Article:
Shortly after my last post, CJ and I discovered something. This information very quickly turned me into a ball of anxiety, yet I was terrified to unfurl. I only spoke to the people closest to me and limited conversations at that. I was terrified history would repeat itself.

CJ and I had been discussing the possibility of trying for another baby, but before we had the chance to actually reach a decision, we found I was pregnant. It was difficult to be excited. CJ even confessed to me he was afraid to get attached.

I didn’t post anything here for a long time because this was all I wanted to talk about. But heaven forbid something bad should happen again.

Even now, at 28 weeks, I have been hesitant to share. This has been my most difficult pregnancy by far and the beginning was riddled with problems and scares.

My dating ultrasound discovered two gestational sacs. I had to return two weeks later to verify the viability of either. Only one had a heartbeat. Because I experienced some bleeding at the loss of the other sac, more ultrasounds were necessary to make sure the other baby was fine.

Now I agonizingly waited for that magical 12 week mark when women feel more “safe.” That feeling never arrived for me. I battled horrible morning sickness, weight loss, and worry. Eventually, the morning sickness slowed down and the weight loss plateaued, but I still see the return of my breakfast at least once per week.

At my anatomical ultrasound, it was discovered that I had what is called a marginal cord insertion. Basically, because this began as a twin pregnancy and that wasn’t resolved properly, this baby’s umbilical cord is not located where it should be on the placenta. This causes the placenta to work harder than normal – therefore, the placenta may not survive the full length of the pregnancy. This means more ultrasounds. We have to constantly watch the weight of the baby to make sure it’s still getting the proper amount of nutrition. Should the baby drop below the 10th percentile in estimated weight, it will then be determined the baby would be better out than in.

I have another ultrasound next week, but for now I’m not overly concerned about it. Baby moves quite a bit and it’s estimated weight would have to tank a lot from last measurement to reach the danger zone. However, I cannot help but be nervous before every scan, every doctor visit. All I want is for this baby to be healthy. As sick as I have been, I sincerely hope this little one stays put until its Christmas Eve due date. Besides having had to already bury a child, I can think of nothing more terrifying than having to sit beside this little one in the NICU because it simply wasn’t ready to join the world yet.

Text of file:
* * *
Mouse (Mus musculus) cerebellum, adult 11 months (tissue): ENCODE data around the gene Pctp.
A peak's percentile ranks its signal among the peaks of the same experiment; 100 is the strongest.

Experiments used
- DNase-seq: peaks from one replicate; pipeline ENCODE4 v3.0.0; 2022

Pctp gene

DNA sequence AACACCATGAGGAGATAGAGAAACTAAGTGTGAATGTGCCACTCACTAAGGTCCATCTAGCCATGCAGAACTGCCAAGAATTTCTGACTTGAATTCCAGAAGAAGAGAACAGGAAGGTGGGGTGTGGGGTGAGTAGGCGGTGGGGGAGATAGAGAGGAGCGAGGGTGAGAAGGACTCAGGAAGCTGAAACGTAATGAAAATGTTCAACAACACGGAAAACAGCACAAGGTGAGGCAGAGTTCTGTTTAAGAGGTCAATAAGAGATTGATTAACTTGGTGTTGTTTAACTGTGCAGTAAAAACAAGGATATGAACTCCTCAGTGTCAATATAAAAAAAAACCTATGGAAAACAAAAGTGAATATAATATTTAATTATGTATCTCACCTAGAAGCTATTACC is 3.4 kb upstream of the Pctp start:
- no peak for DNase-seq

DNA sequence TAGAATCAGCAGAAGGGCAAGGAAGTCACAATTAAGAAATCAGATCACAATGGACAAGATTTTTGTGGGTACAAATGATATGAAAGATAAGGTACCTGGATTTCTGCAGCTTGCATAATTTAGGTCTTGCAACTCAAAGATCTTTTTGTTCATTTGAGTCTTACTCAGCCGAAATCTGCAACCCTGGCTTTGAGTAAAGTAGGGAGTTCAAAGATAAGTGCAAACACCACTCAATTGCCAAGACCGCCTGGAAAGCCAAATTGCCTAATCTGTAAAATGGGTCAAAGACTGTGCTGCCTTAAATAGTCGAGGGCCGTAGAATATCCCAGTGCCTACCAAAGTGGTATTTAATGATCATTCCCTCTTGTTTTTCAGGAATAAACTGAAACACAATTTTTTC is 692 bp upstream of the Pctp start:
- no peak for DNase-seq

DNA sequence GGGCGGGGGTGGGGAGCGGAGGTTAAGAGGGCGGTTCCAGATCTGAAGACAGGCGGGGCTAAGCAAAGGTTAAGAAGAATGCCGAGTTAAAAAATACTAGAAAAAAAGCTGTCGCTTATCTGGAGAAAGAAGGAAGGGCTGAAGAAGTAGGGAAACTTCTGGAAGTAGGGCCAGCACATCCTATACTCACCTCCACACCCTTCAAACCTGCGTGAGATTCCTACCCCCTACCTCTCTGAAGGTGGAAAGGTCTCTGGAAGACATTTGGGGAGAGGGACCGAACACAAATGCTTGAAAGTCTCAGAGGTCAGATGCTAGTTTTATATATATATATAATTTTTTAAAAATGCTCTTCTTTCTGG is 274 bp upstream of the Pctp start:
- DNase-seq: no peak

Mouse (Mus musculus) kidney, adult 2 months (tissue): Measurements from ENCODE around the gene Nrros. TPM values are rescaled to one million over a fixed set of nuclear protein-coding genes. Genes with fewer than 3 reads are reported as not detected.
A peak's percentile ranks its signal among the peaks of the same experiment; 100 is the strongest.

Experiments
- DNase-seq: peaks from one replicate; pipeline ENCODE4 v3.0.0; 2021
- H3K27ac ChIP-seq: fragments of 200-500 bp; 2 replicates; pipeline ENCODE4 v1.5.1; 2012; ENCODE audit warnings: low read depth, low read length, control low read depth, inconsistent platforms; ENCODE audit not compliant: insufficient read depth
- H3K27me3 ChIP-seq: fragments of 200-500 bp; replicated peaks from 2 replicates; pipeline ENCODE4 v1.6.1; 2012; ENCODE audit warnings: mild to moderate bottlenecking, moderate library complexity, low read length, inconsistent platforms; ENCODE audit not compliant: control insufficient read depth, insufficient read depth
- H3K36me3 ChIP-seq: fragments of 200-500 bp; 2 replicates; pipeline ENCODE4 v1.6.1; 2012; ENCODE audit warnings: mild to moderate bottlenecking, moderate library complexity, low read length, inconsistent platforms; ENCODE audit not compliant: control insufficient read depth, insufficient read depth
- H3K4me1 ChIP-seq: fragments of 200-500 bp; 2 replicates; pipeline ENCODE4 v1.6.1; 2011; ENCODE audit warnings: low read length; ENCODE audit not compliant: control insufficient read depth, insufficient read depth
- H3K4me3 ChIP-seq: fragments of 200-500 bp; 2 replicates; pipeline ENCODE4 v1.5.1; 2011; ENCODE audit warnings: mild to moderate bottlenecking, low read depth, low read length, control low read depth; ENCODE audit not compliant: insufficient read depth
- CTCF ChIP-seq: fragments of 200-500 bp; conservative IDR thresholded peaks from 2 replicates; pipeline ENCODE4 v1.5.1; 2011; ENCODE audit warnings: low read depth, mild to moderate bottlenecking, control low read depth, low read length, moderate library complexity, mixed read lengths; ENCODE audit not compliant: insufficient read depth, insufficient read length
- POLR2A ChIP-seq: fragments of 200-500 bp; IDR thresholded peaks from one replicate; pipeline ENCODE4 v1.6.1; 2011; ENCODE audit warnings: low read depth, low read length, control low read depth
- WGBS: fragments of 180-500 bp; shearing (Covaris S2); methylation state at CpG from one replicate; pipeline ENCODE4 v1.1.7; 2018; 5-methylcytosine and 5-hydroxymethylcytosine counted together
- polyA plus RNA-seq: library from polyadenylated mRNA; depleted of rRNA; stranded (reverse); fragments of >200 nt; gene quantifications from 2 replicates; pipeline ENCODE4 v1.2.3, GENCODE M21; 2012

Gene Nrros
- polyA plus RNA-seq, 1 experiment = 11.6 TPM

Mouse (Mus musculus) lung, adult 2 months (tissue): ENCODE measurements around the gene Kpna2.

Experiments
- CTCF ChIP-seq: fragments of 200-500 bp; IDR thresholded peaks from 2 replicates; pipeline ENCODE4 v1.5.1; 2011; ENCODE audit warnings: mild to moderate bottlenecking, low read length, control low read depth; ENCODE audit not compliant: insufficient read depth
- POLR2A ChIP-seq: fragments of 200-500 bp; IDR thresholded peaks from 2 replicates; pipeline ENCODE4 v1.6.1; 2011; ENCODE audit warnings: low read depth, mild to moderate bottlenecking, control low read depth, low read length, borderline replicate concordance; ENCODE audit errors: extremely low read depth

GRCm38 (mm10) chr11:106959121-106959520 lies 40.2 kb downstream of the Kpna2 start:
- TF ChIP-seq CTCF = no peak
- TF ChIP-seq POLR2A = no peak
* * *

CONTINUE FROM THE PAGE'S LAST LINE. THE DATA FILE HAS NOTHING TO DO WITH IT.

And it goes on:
But here it is. The little nugget who needs all our love and prayers. The one I’m going to try to be just a little bit braver for.  🙂

Baby B

Little Nugget

Wish us luck!

PS…I will try to post more regularly again in the hopes this will also help my mental state. Thanks for sticking with me.



“Sorry, guys.”

A seemingly innocent sentence. But because of these words, I will remember a woman named Ashley forever. I knew her less than thirty minutes, but this woman changed my life.

CJ and I were expecting another baby, due in October, and we were over the moon about growing our family. MJ, being the only one who really understood, was ecstatic about another sibling.

Over the weekend, I experienced some spotting which in itself is not overly concerning, but I felt something was wrong. I thought it was mostly in my head considering a woman I know had gone through something similar quite recently.

CJ and my sister tried to keep me calm, maintaining everything was just fine. Even the doctor I saw this morning tried to convince me everything was fine. She tried to reassure me that although she couldn’t hear a heartbeat, she was positive she heard movement, so she sent me for an ultrasound just in case.

Enter poor, poor Ashley. I will always feel awful for her. The poor girl must have drawn the short straw to do my ultrasound today. The techs must have all know what was a possible outcome and I’m sure no one wanted me as a patient.

Well, Ashley found what we all hoped wouldn’t be true. There was no heartbeat. The only thing she could say was “sorry, guys” and then she made the quickest exit she possibly could.

As CJ and I waited for the specialist to talk us through our next steps, one of the things I couldn’t help but think was how awful I felt for Ashley. First, because who wants to have to deliver news like that ever, and second, because I will always remember her as the woman who told me my baby was dead and remember her for nothing else. And I feel sorry for that.

So today I joined one of the clubs no one ever thinks they will be a part of until they are. I am a woman who has lost a child through miscarriage.

No matter how many times I think that sentence or read it written here, it just doesn’t seem real. I don’t know if it ever will.